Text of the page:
Politics is a kind of art. It can be abstract and it can be avant-garde. There are politics that get slammed by critics, and there are politics that get rave reviews. Political maneuvers are just like a visit to the museum: There are those who can admire the exhibits for hours and there are those who stare at the exhibits and don't understand what they're looking at.
Thus was the case with Kadima's move to join the coalition two months ago: There were those who saw it as a brilliant maneuver and there are those who called it a dirty trick. And just as quickly as Kadima joined the coalition, it withdrew. Politics aficionados must admit that Kadima Chairman Shaul Mofaz's brief spin in the coalition will probably be taught in political strategy classes and will likely be the focus of many conversations within elite political circles.
Once the picture became clear, it was obvious that Mofaz never intended to legislate a mandatory ultra-Orthodox military draft or to reform the system of government. His only goal was to extricate his party from the certain doom that awaited it in the imminent election — originally scheduled for September 4. Mofaz needed time. He needed people to talk him up. That is precisely what he got. One of last week's polls gave Mofaz 10 Knesset seats — an unprecedented high since he assumed leadership of the party.
It is now clear that the only version of a mandatory ultra-Orthodox enlistment law that Kadima would have supported would have been the version that prompts the ultra-Orthodox parties to quit the coalition. To Mofaz, that would have been the only way to demonstrate success. When he realized that this was not going to happen, he got up and left. The negotiations between Kadima and Likud over the last two weeks were nothing more than a charade. The decision had already been made. All that was left was to carefully time the announcement.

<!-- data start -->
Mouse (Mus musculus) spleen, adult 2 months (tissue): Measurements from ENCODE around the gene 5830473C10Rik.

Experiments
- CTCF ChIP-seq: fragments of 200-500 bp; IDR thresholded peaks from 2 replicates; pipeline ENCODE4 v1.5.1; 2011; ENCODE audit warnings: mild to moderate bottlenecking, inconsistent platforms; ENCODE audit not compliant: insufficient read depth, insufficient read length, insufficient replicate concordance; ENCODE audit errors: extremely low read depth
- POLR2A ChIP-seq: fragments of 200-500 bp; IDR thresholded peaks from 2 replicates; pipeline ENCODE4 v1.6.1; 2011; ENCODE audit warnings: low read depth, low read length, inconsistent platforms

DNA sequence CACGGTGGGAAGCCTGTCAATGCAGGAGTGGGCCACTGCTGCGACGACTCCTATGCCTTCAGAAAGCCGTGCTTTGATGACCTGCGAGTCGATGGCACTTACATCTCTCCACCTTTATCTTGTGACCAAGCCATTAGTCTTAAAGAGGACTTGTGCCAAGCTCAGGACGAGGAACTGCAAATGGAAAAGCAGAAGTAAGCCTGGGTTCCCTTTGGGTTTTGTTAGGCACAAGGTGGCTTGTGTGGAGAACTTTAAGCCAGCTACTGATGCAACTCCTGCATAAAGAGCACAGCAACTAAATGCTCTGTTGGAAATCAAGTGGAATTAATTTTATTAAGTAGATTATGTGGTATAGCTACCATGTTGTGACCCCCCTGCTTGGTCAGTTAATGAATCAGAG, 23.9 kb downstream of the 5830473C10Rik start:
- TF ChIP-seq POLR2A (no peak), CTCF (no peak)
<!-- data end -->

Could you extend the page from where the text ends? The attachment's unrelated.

Mofaz got his 15 minutes of fame. But will he get another 15 minutes, or will he be forgotten in 15 seconds?
He was right to focus on ultra-Orthodox enlistment — it's a hot topic right now, and the sector it appeals to is the large center. The only problem is that there are other players in the ultra-Orthodox enlistment arena.
Mofaz launched this maneuver by himself, but he will have to fight many others for the credit — like newcomer politician Yair Lapid, Yisrael Beytenu Chairman Avigdor Lieberman and even his predecessor at the helm of Kadima, Tzipi Livni. Mofaz may soon learn that unlike his time as Israel Defense Forces chief of staff, in the political realm the spoils don't always go to the victor.